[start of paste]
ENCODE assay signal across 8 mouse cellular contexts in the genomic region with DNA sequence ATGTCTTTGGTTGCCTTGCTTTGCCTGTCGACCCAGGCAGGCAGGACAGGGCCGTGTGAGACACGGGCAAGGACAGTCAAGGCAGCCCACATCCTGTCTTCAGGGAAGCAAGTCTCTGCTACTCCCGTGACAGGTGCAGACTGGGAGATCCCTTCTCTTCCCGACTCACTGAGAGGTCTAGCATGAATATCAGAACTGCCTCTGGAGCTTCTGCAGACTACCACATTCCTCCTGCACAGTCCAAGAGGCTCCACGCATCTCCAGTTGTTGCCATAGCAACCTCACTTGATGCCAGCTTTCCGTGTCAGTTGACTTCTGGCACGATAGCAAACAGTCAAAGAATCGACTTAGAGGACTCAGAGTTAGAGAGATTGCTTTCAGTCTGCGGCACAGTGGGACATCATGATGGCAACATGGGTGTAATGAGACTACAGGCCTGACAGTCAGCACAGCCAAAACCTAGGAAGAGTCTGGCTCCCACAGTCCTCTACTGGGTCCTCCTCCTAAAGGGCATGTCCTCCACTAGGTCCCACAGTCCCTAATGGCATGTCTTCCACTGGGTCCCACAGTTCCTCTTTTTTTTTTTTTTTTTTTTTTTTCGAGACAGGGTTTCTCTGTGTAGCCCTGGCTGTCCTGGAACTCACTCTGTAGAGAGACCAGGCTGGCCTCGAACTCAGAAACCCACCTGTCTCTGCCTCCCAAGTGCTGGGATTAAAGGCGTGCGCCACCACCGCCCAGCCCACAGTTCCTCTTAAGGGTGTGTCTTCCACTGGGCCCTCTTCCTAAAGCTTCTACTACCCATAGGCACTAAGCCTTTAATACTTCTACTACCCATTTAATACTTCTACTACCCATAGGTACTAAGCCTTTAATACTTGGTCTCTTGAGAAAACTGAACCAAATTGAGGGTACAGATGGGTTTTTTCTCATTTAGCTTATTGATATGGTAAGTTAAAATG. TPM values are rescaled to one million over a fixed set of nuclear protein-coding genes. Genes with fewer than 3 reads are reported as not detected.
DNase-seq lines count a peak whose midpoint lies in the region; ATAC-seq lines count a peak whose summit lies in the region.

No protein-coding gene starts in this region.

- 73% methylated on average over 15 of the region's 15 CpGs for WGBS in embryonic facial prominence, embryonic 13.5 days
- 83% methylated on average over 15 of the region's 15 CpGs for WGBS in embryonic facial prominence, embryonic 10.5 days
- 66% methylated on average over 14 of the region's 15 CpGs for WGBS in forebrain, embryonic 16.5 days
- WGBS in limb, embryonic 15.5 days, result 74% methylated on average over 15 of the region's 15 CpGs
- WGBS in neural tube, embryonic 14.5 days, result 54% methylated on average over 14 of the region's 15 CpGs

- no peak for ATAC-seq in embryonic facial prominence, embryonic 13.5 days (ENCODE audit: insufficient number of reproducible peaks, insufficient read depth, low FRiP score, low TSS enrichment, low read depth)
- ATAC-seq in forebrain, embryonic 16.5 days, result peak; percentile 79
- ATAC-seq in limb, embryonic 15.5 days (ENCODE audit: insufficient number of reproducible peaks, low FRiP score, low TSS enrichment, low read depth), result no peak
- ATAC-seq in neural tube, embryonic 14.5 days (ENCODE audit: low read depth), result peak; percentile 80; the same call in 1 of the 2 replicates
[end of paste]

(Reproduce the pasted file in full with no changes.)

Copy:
ENCODE assay signal across 8 mouse cellular contexts in the genomic region with DNA sequence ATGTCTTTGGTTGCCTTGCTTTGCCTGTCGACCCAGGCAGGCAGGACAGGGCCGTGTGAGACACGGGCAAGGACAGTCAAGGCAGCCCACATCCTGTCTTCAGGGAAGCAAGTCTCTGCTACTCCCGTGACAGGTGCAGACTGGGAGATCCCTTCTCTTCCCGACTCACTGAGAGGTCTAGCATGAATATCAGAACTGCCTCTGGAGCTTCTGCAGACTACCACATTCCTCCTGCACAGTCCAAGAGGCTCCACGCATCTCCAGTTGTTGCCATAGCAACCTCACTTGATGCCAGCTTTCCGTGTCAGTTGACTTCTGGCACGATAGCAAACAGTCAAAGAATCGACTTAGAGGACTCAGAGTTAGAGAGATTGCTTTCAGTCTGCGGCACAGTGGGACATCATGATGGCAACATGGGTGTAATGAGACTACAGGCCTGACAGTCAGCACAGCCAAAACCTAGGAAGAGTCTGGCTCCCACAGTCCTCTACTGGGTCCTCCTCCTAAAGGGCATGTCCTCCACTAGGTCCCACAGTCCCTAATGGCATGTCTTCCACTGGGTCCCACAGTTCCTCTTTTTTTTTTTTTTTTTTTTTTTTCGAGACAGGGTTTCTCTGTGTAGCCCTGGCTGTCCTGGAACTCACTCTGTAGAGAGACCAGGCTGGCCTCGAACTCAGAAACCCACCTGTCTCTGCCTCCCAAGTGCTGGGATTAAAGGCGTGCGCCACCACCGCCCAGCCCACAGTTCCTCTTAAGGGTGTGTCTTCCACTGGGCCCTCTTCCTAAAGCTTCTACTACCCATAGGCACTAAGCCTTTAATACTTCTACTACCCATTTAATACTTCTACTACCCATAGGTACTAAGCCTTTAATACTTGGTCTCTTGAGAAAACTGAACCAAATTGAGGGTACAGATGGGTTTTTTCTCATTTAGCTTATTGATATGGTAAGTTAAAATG. TPM values are rescaled to one million over a fixed set of nuclear protein-coding genes. Genes with fewer than 3 reads are reported as not detected.
DNase-seq lines count a peak whose midpoint lies in the region; ATAC-seq lines count a peak whose summit lies in the region.

No protein-coding gene starts in this region.

- 73% methylated on average over 15 of the region's 15 CpGs for WGBS in embryonic facial prominence, embryonic 13.5 days
- 83% methylated on average over 15 of the region's 15 CpGs for WGBS in embryonic facial prominence, embryonic 10.5 days
- 66% methylated on average over 14 of the region's 15 CpGs for WGBS in forebrain, embryonic 16.5 days
- WGBS in limb, embryonic 15.5 days, result 74% methylated on average over 15 of the region's 15 CpGs
- WGBS in neural tube, embryonic 14.5 days, result 54% methylated on average over 14 of the region's 15 CpGs

- no peak for ATAC-seq in embryonic facial prominence, embryonic 13.5 days (ENCODE audit: insufficient number of reproducible peaks, insufficient read depth, low FRiP score, low TSS enrichment, low read depth)
- ATAC-seq in forebrain, embryonic 16.5 days, result peak; percentile 79
- ATAC-seq in limb, embryonic 15.5 days (ENCODE audit: insufficient number of reproducible peaks, low FRiP score, low TSS enrichment, low read depth), result no peak
- ATAC-seq in neural tube, embryonic 14.5 days (ENCODE audit: low read depth), result peak; percentile 80; the same call in 1 of the 2 replicates